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Live simply. Love generously. Care deeply. Speak kindly. Leave the rest to God.

wiseguy
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Re: Avoiding Common Social Engineering Threats On AAPK

Post by wiseguy » Wed Jul 20, 2022 12:37 am

Thanks 🙏 I’m pretty careful but had no idea.

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Re: Avoiding Common Social Engineering Threats On AAPK

Post by 1967redrider » Wed Jul 20, 2022 12:50 am

Great post, Tom. We have monthly cyber security sessions at work.
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Re: Avoiding Common Social Engineering Threats On AAPK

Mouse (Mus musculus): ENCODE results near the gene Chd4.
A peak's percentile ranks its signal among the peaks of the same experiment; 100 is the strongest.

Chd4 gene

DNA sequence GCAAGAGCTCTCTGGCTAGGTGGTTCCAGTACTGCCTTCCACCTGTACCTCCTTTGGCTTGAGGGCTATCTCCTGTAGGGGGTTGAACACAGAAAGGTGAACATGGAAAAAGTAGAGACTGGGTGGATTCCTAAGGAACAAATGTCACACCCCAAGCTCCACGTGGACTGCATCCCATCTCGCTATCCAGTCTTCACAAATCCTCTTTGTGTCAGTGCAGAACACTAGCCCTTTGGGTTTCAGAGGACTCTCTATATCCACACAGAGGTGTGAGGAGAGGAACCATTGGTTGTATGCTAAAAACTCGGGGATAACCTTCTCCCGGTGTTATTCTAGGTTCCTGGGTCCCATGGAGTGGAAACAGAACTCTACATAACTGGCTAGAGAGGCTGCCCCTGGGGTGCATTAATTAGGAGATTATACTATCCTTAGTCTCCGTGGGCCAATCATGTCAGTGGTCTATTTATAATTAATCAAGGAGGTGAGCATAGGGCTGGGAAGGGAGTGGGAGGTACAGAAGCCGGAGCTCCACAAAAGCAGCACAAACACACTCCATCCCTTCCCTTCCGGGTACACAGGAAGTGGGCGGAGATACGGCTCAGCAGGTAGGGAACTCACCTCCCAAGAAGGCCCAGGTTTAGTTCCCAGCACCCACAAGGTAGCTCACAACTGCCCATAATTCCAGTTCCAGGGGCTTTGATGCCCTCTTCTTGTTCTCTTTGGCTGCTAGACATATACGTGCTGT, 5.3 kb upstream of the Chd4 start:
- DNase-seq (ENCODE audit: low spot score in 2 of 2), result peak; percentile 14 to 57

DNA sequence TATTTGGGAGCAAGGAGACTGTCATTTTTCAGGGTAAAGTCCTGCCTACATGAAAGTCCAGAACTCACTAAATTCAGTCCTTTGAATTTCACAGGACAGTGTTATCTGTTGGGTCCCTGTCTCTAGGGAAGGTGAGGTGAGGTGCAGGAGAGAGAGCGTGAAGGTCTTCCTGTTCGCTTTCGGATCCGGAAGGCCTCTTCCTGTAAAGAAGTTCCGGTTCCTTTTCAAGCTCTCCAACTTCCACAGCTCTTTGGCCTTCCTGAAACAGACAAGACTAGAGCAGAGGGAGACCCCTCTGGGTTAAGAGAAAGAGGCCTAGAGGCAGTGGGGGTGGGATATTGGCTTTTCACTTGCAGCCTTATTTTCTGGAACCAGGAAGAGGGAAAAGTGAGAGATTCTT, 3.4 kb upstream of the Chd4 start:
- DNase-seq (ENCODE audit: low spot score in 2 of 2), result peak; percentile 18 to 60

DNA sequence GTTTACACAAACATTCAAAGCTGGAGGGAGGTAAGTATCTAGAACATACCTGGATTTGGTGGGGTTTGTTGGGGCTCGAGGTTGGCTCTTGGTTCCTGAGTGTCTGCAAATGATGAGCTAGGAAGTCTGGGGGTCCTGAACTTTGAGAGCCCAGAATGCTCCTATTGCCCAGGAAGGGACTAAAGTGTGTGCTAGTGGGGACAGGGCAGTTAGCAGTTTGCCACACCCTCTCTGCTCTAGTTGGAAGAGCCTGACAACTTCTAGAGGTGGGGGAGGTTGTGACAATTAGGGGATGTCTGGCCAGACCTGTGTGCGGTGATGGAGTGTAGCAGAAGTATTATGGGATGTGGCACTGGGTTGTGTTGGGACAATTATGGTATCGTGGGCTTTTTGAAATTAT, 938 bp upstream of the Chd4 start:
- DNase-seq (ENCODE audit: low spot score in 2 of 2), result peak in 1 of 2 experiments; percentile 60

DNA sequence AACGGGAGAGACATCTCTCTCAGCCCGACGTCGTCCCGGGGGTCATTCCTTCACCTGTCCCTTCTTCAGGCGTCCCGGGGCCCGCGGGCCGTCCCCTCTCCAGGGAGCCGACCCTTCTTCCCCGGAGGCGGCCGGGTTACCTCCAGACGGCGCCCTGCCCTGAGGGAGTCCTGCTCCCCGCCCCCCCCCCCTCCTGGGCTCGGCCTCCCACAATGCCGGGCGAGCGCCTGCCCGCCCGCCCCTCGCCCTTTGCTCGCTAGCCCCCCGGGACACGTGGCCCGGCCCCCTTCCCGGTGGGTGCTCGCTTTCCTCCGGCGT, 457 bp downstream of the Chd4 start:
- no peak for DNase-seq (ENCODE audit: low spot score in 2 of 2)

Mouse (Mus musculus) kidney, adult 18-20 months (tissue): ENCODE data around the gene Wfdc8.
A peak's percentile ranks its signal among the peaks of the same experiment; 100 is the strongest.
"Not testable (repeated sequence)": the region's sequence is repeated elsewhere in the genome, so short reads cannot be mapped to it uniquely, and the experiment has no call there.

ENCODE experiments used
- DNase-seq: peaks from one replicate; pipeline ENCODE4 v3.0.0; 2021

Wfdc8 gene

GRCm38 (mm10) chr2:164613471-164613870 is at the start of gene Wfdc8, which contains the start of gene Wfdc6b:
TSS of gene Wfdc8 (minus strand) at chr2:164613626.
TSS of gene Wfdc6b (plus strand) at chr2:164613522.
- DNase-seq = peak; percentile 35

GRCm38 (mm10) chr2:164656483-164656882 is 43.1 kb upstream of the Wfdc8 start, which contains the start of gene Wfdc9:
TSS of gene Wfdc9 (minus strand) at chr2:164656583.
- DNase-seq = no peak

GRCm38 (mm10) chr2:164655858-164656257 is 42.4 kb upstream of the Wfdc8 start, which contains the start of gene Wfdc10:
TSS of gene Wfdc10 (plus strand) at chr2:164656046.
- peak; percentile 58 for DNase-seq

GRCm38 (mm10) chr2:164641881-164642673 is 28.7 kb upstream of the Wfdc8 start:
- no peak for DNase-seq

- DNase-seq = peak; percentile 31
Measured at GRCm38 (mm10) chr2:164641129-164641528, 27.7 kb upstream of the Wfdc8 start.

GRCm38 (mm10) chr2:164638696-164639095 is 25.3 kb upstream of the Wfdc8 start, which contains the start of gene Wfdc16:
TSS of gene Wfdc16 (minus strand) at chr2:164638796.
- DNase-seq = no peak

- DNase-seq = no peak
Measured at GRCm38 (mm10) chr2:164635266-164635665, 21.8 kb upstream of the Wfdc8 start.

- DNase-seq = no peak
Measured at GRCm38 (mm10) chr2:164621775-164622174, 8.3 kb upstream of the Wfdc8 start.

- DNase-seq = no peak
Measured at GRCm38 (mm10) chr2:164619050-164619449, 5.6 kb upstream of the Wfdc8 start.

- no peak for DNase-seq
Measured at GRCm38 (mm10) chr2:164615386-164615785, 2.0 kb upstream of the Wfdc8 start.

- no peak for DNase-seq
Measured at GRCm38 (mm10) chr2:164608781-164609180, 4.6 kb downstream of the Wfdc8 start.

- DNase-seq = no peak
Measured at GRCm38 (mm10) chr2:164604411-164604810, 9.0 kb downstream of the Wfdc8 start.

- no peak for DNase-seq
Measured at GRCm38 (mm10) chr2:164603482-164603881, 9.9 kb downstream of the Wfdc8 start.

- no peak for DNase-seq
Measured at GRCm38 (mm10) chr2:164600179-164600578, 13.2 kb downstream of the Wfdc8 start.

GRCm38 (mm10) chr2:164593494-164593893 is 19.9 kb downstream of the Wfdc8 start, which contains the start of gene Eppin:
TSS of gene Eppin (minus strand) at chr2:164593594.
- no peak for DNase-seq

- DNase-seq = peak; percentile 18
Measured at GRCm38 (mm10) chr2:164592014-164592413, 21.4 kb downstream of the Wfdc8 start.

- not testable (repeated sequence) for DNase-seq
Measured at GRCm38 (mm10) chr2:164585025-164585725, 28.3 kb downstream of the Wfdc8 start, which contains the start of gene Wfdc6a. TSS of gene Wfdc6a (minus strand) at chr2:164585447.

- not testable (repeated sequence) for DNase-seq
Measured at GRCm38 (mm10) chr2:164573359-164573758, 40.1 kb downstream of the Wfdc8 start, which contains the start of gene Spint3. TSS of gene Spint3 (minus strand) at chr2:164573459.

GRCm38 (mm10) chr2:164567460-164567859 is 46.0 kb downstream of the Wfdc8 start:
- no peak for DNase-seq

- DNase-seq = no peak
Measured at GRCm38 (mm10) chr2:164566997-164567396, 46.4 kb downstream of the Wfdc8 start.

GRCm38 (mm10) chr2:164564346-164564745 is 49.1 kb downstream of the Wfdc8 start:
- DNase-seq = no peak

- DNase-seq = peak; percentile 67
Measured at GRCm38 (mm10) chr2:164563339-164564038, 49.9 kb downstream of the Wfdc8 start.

Post by bestgear » Wed Jul 20, 2022 12:55 am

1967redrider wrote:
Wed Jul 20, 2022 12:50 am
Great post, Tom. We have monthly cyber security sessions at work.
TY John - I’ve been doing this since 1978 when Ross Perot gave me my first job at EDS and education really is the answer - Bryan and the forum software providers can only do so much.
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Re: Avoiding Common Social Engineering Threats On AAPK

Post by Madmarco » Wed Jul 20, 2022 1:18 am